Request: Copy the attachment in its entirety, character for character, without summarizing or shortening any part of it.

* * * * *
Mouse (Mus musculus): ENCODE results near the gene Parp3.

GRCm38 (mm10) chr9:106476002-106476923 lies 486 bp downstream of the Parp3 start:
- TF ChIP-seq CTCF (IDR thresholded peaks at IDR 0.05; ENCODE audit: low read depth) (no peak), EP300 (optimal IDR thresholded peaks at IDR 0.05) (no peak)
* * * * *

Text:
Mouse (Mus musculus): ENCODE results near the gene Parp3.

GRCm38 (mm10) chr9:106476002-106476923 lies 486 bp downstream of the Parp3 start:
- TF ChIP-seq CTCF (IDR thresholded peaks at IDR 0.05; ENCODE audit: low read depth) (no peak), EP300 (optimal IDR thresholded peaks at IDR 0.05) (no peak)